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Sometimes we confuse removable ceilings and accessible ceilings but we should be careful, as they are not the same thing.

In fact this binomial tells us that accessible ceilings are also removable; but that removable ceilings do not necessarily have to be accessible.

Let's clarify this tongue twister.

Wood removable ceilings are those that allow for quick and easy placement but that, in some cases, do not allow for sockets everywhere. Let me explain: Once the removable ceilings have been installed, they can removed but you have to start from the outer edges which are the most accessible to start removing material.

On the other hand, accessible ceilings allow you to take any panel out and put it in again as many times as you want. This feature is ideal when you want to add to complements to the false ceiling, such as air vents, fire or safety detectors, downlights, speakers, or when you have to access the main ceiling.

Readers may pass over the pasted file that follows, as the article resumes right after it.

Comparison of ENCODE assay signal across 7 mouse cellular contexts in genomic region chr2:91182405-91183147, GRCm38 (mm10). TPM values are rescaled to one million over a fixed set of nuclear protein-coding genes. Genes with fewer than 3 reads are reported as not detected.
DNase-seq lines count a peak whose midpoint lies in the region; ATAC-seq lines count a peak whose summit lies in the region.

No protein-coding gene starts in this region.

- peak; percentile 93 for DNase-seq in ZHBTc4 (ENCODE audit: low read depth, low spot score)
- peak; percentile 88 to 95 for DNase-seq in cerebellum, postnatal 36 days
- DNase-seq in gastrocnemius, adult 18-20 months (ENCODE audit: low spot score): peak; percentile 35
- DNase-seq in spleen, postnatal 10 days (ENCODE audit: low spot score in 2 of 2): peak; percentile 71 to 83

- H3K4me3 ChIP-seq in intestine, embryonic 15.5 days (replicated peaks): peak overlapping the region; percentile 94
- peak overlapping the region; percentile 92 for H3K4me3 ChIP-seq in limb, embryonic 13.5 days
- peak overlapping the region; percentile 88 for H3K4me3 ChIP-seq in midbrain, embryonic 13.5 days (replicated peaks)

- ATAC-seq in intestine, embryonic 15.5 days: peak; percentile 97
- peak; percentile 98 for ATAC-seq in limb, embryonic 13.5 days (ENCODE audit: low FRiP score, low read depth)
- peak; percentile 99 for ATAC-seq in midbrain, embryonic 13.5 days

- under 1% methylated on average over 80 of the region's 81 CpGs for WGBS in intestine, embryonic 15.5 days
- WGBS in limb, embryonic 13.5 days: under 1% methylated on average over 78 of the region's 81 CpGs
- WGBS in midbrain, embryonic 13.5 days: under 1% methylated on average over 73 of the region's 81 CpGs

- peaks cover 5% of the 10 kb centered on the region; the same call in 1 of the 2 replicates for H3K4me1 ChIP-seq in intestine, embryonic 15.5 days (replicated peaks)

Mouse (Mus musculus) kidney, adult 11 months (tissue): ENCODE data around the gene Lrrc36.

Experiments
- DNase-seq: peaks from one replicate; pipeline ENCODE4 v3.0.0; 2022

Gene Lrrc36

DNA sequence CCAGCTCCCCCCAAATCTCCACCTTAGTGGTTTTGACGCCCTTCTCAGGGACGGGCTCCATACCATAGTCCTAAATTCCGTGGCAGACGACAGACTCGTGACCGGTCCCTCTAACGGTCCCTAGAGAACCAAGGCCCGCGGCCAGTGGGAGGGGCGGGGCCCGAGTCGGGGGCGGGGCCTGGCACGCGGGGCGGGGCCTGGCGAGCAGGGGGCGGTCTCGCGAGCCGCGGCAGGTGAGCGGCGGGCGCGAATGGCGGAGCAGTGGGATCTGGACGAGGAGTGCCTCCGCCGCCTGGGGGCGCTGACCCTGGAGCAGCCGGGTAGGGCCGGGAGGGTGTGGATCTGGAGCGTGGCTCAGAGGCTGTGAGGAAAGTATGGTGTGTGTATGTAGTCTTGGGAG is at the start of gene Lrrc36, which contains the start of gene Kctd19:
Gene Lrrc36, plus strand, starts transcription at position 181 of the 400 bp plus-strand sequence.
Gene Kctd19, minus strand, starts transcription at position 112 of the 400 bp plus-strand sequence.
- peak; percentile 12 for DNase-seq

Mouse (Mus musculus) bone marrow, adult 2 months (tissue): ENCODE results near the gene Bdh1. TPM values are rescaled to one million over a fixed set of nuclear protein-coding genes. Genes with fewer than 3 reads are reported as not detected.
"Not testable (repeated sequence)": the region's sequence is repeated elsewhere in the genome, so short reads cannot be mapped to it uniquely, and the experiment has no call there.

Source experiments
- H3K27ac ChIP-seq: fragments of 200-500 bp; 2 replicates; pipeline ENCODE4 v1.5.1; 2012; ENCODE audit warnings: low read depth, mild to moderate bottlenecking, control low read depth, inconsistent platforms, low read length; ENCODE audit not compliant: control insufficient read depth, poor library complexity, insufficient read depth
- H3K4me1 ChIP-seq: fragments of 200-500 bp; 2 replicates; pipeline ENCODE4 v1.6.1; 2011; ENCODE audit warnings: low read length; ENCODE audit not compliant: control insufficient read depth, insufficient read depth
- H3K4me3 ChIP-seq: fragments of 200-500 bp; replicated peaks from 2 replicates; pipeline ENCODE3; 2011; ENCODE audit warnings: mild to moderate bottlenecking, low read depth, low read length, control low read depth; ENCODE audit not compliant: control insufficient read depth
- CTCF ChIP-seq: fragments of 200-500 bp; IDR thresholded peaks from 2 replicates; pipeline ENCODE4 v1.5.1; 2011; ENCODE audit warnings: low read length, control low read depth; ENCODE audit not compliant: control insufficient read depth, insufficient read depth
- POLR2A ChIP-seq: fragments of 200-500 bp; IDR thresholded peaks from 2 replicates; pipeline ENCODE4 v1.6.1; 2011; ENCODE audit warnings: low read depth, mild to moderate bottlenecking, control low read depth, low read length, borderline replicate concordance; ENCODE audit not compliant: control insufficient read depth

As explained above, all wood accessible ceilings are removable and allow for quick, easy assembly and disassembly. To install accessible ceilings all you need is a standard a suspension grid like the ones used for removable ceilings which allow for a space between the false ceiling and main ceiling. Therefore, accessible ceilings allow for quick replacement of wood panels in the exact location on the ceiling where you wish to place specific elements (grille, lamp, etc.), and at the same time they offer space for ventilation ducts or electrical or fibre optics cables.

However wood panels in plain removable ceilings force you to dismantle the entire ceiling to replace a pane, as they are not considered accessible ceilings.


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- Acoustic ceilings and acoustic panels, what are they? What are they for?

- Wood ceilings and the use of the false ceilings for acoustic conditioning in rooms

- Acoustic ceilings made of sound-absorbent wood for the acoustic conditioning of rooms

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